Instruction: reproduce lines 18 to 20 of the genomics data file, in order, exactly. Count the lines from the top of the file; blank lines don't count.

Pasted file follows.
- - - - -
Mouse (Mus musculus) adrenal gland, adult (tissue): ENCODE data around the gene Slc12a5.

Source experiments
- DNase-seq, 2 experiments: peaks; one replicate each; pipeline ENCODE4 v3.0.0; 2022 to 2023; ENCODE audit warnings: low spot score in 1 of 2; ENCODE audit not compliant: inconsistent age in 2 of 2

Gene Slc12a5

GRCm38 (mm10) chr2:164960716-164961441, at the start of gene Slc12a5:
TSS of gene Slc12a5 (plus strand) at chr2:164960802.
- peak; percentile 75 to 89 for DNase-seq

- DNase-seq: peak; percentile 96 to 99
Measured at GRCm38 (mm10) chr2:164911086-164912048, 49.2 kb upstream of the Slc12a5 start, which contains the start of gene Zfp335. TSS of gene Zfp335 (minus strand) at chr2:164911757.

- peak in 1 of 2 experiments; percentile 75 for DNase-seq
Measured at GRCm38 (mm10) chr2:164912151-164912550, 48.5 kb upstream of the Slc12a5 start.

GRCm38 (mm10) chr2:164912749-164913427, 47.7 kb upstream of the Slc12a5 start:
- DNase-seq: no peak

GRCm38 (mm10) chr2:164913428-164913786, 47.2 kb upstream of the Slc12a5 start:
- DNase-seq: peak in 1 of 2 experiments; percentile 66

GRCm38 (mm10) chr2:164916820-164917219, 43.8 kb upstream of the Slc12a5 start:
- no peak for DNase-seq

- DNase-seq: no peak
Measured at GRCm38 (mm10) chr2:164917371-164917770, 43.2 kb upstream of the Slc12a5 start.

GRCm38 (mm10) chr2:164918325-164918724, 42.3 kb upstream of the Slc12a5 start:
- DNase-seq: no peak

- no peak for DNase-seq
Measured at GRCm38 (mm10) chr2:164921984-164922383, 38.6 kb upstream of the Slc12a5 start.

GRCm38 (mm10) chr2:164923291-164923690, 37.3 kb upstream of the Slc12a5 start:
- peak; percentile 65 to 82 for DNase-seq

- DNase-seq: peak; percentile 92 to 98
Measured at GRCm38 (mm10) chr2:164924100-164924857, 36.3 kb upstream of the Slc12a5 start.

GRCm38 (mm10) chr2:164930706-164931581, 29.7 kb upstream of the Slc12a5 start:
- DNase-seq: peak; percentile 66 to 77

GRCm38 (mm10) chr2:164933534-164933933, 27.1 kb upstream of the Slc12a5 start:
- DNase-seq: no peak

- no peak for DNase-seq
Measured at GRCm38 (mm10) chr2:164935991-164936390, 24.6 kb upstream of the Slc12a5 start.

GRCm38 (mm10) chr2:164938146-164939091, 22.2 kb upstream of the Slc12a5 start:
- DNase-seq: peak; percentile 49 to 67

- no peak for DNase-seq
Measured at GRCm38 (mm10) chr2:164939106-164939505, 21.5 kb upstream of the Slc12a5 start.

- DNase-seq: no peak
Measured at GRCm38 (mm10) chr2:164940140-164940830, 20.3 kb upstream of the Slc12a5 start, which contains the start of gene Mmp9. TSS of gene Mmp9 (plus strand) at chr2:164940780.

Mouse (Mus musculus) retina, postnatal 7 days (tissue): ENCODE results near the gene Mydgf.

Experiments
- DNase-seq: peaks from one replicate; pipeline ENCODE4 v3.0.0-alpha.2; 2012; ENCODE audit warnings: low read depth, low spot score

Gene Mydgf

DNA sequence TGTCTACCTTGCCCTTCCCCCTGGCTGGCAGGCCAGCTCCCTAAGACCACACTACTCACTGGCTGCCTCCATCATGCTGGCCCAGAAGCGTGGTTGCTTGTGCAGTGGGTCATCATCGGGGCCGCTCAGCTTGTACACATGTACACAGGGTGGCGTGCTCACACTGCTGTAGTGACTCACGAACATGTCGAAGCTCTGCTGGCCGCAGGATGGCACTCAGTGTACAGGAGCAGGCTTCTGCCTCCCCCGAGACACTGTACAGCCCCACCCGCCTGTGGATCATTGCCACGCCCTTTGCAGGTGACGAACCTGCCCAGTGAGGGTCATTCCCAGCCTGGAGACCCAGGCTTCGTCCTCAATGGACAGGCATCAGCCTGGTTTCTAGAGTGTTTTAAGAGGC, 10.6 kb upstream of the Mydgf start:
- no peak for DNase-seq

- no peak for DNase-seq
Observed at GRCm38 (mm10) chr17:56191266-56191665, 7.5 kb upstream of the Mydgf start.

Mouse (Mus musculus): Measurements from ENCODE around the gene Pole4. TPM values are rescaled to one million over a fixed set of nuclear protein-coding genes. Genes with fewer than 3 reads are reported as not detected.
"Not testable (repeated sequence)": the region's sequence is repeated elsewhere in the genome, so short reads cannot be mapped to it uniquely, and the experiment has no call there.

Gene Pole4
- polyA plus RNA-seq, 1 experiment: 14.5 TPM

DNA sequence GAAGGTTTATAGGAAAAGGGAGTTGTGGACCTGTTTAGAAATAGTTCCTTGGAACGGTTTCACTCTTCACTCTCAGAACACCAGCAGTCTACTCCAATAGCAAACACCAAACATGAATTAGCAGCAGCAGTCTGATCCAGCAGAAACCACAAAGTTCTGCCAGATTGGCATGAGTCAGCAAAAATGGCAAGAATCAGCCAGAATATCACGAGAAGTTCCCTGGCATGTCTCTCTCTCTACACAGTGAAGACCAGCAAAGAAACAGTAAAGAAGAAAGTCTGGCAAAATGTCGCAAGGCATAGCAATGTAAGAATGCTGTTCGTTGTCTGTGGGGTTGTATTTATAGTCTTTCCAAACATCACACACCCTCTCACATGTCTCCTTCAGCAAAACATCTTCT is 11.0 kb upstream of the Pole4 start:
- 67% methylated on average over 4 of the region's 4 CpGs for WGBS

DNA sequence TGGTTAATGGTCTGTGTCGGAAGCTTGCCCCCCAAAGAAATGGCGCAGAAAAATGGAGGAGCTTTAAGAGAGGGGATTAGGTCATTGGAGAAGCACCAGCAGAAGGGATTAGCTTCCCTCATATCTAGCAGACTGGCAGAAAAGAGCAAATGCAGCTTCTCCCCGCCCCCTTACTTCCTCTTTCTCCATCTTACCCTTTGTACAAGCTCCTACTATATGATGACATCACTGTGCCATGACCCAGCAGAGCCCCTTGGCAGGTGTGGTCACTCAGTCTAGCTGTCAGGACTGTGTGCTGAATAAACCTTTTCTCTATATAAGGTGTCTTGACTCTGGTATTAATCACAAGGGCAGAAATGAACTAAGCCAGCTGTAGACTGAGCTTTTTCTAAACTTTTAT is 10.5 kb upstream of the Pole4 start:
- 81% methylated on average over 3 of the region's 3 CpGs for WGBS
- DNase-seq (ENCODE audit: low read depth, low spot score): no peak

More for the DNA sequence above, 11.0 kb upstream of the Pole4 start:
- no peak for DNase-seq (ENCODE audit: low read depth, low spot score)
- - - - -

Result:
- DNase-seq: no peak
Measured at GRCm38 (mm10) chr2:164917371-164917770, 43.2 kb upstream of the Slc12a5 start.

GRCm38 (mm10) chr2:164918325-164918724, 42.3 kb upstream of the Slc12a5 start: